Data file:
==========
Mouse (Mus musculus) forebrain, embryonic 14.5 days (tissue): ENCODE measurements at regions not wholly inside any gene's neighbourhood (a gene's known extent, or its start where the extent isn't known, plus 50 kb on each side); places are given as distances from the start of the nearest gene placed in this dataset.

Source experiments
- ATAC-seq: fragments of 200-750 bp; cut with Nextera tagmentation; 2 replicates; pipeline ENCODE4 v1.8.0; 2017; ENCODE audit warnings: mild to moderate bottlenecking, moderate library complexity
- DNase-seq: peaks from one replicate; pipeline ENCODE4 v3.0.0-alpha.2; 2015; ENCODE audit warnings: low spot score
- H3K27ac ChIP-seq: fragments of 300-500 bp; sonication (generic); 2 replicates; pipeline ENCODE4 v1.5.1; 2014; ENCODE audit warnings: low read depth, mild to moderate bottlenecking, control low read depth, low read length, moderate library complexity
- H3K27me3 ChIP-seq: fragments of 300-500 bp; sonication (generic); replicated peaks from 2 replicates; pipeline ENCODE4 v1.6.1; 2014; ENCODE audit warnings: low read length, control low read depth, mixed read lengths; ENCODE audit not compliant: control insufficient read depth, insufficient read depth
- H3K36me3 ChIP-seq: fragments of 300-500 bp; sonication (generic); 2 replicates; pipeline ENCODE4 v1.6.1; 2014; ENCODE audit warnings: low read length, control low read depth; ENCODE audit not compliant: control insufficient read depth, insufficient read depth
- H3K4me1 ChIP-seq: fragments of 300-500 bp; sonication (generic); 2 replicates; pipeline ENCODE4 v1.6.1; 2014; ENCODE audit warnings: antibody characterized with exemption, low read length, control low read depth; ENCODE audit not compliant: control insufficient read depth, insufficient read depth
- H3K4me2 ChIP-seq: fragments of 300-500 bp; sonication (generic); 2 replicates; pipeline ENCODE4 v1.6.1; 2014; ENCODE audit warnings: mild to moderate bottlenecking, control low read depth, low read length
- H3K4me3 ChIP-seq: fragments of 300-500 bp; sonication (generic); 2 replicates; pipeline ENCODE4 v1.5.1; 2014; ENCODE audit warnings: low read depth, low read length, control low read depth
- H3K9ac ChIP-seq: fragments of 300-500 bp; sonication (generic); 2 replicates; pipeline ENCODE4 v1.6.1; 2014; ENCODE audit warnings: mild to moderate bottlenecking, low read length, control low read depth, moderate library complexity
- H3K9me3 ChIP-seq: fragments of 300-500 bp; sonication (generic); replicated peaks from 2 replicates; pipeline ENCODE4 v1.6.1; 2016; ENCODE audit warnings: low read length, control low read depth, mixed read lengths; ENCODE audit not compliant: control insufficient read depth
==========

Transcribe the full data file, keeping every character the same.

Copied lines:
Mouse (Mus musculus) forebrain, embryonic 14.5 days (tissue): ENCODE measurements at regions not wholly inside any gene's neighbourhood (a gene's known extent, or its start where the extent isn't known, plus 50 kb on each side); places are given as distances from the start of the nearest gene placed in this dataset.

Source experiments
- ATAC-seq: fragments of 200-750 bp; cut with Nextera tagmentation; 2 replicates; pipeline ENCODE4 v1.8.0; 2017; ENCODE audit warnings: mild to moderate bottlenecking, moderate library complexity
- DNase-seq: peaks from one replicate; pipeline ENCODE4 v3.0.0-alpha.2; 2015; ENCODE audit warnings: low spot score
- H3K27ac ChIP-seq: fragments of 300-500 bp; sonication (generic); 2 replicates; pipeline ENCODE4 v1.5.1; 2014; ENCODE audit warnings: low read depth, mild to moderate bottlenecking, control low read depth, low read length, moderate library complexity
- H3K27me3 ChIP-seq: fragments of 300-500 bp; sonication (generic); replicated peaks from 2 replicates; pipeline ENCODE4 v1.6.1; 2014; ENCODE audit warnings: low read length, control low read depth, mixed read lengths; ENCODE audit not compliant: control insufficient read depth, insufficient read depth
- H3K36me3 ChIP-seq: fragments of 300-500 bp; sonication (generic); 2 replicates; pipeline ENCODE4 v1.6.1; 2014; ENCODE audit warnings: low read length, control low read depth; ENCODE audit not compliant: control insufficient read depth, insufficient read depth
- H3K4me1 ChIP-seq: fragments of 300-500 bp; sonication (generic); 2 replicates; pipeline ENCODE4 v1.6.1; 2014; ENCODE audit warnings: antibody characterized with exemption, low read length, control low read depth; ENCODE audit not compliant: control insufficient read depth, insufficient read depth
- H3K4me2 ChIP-seq: fragments of 300-500 bp; sonication (generic); 2 replicates; pipeline ENCODE4 v1.6.1; 2014; ENCODE audit warnings: mild to moderate bottlenecking, control low read depth, low read length
- H3K4me3 ChIP-seq: fragments of 300-500 bp; sonication (generic); 2 replicates; pipeline ENCODE4 v1.5.1; 2014; ENCODE audit warnings: low read depth, low read length, control low read depth
- H3K9ac ChIP-seq: fragments of 300-500 bp; sonication (generic); 2 replicates; pipeline ENCODE4 v1.6.1; 2014; ENCODE audit warnings: mild to moderate bottlenecking, low read length, control low read depth, moderate library complexity
- H3K9me3 ChIP-seq: fragments of 300-500 bp; sonication (generic); replicated peaks from 2 replicates; pipeline ENCODE4 v1.6.1; 2016; ENCODE audit warnings: low read length, control low read depth, mixed read lengths; ENCODE audit not compliant: control insufficient read depth